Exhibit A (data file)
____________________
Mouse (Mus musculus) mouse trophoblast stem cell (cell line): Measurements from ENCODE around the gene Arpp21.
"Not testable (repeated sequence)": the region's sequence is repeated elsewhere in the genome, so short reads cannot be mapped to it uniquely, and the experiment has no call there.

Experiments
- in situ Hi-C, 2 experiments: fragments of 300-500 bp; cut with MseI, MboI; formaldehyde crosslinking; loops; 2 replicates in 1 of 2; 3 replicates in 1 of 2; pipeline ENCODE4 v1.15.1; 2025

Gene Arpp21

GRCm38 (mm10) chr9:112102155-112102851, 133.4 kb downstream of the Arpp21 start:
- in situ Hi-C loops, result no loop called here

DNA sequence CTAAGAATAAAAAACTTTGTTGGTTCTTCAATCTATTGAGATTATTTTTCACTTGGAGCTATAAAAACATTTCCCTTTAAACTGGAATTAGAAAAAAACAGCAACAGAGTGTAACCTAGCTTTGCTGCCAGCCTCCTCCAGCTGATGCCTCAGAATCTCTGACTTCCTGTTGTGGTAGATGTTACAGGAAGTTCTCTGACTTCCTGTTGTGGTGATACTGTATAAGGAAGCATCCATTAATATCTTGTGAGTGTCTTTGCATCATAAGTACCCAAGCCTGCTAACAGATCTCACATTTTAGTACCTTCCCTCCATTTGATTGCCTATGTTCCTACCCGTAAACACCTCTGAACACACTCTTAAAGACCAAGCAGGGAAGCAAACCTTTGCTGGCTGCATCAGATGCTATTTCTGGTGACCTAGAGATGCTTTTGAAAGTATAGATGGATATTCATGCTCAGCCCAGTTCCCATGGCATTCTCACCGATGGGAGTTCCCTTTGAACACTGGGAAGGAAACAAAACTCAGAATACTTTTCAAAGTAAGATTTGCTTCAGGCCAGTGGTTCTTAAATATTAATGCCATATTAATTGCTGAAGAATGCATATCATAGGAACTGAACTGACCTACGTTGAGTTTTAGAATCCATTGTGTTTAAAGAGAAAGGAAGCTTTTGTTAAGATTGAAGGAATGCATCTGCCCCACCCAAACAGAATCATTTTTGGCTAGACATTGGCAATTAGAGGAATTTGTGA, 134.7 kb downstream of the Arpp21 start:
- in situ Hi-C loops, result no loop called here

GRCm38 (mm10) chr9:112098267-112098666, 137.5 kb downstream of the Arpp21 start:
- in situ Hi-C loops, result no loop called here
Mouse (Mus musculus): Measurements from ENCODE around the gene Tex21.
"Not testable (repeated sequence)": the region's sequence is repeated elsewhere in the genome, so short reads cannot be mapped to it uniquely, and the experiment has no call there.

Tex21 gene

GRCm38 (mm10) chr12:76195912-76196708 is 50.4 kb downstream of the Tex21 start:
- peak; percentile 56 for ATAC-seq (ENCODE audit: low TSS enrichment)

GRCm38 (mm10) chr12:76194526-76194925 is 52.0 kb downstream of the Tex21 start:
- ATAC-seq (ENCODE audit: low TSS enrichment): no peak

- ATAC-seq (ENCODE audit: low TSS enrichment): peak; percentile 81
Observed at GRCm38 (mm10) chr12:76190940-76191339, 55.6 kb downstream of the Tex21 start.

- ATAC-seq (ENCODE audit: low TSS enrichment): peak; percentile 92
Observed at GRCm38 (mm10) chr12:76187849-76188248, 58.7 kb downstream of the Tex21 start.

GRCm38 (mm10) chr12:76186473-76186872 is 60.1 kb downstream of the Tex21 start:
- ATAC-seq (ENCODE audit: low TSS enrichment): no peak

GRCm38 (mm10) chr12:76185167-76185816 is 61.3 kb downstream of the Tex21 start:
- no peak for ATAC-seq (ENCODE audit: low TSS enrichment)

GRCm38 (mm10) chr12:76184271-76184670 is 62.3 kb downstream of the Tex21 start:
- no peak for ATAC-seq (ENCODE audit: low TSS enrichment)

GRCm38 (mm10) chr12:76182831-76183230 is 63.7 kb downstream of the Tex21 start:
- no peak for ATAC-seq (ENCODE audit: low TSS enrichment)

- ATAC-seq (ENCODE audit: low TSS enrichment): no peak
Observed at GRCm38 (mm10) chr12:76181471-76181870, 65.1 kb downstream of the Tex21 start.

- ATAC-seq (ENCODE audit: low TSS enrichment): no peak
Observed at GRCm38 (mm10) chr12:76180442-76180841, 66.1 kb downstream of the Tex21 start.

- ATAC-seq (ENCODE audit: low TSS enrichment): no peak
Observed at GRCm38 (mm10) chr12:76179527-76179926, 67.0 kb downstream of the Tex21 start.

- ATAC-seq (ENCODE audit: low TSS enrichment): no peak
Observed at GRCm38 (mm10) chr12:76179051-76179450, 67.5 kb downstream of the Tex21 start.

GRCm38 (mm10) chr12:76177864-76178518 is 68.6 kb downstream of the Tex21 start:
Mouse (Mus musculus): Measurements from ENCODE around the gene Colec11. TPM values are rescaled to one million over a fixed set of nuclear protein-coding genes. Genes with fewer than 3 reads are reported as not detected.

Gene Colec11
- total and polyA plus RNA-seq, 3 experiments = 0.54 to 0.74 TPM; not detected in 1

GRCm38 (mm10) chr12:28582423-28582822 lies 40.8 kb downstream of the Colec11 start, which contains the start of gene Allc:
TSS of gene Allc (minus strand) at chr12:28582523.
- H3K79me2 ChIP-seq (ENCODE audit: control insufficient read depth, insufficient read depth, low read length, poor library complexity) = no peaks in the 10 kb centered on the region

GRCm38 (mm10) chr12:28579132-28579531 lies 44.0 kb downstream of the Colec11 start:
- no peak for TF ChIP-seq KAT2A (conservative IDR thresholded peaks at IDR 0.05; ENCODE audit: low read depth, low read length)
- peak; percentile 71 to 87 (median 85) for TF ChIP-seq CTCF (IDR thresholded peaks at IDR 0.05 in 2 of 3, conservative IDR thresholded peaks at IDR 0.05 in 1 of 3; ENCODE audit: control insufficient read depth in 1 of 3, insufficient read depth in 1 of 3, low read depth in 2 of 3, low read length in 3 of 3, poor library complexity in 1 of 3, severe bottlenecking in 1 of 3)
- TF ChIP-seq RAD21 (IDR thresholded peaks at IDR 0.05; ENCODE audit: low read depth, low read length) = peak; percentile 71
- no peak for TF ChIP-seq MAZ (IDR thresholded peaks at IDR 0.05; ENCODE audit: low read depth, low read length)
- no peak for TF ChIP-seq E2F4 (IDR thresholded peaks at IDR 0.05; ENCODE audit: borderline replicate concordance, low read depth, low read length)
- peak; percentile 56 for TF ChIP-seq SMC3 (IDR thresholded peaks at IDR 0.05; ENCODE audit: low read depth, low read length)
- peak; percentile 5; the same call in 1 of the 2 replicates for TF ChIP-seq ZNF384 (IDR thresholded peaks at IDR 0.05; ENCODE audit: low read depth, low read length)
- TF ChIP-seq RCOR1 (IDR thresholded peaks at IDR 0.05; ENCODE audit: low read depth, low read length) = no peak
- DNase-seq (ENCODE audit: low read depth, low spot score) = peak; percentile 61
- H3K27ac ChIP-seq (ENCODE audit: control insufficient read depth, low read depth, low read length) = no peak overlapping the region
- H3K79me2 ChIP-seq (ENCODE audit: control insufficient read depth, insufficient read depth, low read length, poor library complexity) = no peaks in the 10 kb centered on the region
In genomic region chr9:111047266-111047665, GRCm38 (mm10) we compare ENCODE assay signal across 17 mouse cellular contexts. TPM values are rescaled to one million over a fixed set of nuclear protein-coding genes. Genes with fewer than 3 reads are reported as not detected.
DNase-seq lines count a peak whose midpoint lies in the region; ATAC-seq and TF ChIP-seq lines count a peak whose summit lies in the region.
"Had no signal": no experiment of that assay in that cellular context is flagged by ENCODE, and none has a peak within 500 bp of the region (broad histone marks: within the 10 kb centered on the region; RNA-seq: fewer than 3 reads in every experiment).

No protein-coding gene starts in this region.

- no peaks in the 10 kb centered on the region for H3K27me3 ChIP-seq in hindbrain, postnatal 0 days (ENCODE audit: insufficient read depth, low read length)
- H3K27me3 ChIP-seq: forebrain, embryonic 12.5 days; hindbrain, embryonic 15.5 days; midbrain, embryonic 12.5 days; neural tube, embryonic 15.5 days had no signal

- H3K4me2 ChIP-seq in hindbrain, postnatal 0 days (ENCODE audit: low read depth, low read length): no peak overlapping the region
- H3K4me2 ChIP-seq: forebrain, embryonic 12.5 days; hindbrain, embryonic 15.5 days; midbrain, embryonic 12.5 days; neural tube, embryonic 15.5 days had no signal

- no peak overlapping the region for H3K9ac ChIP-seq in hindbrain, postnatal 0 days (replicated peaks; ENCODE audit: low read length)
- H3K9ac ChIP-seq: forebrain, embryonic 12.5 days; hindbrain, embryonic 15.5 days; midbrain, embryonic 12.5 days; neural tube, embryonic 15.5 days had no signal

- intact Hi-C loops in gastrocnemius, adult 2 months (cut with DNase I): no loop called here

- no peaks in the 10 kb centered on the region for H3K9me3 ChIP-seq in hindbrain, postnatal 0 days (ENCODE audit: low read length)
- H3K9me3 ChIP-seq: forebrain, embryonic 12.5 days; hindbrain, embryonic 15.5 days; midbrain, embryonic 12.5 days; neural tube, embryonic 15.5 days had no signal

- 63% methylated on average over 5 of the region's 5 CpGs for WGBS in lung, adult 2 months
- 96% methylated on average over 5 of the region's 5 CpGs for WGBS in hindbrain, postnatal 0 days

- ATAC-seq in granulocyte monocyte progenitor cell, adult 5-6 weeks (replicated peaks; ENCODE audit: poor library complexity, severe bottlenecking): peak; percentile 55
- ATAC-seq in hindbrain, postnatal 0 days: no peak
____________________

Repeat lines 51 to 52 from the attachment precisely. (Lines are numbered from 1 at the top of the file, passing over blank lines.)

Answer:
- no peak for TF ChIP-seq E2F4 (IDR thresholded peaks at IDR 0.05; ENCODE audit: borderline replicate concordance, low read depth, low read length)
- peak; percentile 56 for TF ChIP-seq SMC3 (IDR thresholded peaks at IDR 0.05; ENCODE audit: low read depth, low read length)